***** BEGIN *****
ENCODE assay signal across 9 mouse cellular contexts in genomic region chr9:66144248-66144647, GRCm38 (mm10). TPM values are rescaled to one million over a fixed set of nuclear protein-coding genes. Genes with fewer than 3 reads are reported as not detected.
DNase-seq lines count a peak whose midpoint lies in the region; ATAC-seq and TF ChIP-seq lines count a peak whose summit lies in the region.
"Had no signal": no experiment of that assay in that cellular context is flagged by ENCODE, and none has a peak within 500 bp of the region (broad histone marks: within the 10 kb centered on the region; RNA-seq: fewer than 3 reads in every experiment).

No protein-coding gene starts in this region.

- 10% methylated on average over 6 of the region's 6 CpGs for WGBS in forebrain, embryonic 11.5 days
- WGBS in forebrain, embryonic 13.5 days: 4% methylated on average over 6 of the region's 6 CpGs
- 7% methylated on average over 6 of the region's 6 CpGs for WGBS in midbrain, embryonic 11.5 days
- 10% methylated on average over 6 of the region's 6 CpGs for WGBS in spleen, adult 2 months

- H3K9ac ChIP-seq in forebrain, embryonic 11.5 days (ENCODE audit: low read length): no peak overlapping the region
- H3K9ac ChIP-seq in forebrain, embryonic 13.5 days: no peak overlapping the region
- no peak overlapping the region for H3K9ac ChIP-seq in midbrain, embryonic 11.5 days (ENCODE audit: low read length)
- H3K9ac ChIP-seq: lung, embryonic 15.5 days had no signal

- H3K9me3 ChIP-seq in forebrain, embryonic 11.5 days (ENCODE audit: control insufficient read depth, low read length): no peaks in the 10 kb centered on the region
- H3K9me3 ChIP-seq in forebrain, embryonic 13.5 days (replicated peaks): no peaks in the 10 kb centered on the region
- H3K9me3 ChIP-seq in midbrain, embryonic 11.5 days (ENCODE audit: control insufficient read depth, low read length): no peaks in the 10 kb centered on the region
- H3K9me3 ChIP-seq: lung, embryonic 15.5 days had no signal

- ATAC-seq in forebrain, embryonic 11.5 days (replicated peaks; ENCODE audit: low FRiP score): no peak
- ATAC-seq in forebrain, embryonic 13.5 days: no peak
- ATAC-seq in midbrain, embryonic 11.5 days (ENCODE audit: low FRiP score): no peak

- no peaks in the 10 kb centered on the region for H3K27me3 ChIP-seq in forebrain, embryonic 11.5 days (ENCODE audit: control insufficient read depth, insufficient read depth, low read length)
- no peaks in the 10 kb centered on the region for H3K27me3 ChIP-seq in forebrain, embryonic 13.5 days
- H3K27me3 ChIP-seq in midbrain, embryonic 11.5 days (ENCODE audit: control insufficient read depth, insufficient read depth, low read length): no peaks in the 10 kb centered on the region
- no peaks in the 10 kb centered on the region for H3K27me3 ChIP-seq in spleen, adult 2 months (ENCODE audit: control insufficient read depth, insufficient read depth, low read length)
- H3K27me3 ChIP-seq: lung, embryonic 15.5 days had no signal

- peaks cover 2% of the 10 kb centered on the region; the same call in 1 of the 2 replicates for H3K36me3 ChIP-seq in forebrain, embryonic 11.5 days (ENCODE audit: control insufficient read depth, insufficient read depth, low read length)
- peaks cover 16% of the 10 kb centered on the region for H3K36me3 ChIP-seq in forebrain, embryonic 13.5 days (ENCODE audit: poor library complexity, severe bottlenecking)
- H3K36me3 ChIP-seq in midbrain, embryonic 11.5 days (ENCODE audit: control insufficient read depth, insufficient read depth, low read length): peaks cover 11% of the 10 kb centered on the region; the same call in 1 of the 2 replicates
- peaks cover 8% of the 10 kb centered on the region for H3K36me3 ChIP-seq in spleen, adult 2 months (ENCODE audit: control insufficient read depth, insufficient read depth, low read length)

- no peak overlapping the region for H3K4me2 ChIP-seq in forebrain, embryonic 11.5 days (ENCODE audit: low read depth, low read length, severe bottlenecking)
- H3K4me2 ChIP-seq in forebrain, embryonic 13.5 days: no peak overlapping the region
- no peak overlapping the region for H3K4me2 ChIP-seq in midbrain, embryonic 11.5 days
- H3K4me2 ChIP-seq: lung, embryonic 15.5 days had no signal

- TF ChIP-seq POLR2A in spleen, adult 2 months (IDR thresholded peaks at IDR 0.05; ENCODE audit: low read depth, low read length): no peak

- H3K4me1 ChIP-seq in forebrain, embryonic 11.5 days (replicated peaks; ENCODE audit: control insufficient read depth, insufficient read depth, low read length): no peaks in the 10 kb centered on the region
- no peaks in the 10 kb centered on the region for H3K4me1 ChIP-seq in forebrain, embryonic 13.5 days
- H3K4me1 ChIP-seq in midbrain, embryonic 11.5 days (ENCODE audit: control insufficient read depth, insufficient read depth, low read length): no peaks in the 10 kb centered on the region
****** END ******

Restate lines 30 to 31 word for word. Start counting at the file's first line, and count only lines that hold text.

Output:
- H3K4me2 ChIP-seq in forebrain, embryonic 13.5 days: no peak overlapping the region
- no peak overlapping the region for H3K4me2 ChIP-seq in midbrain, embryonic 11.5 days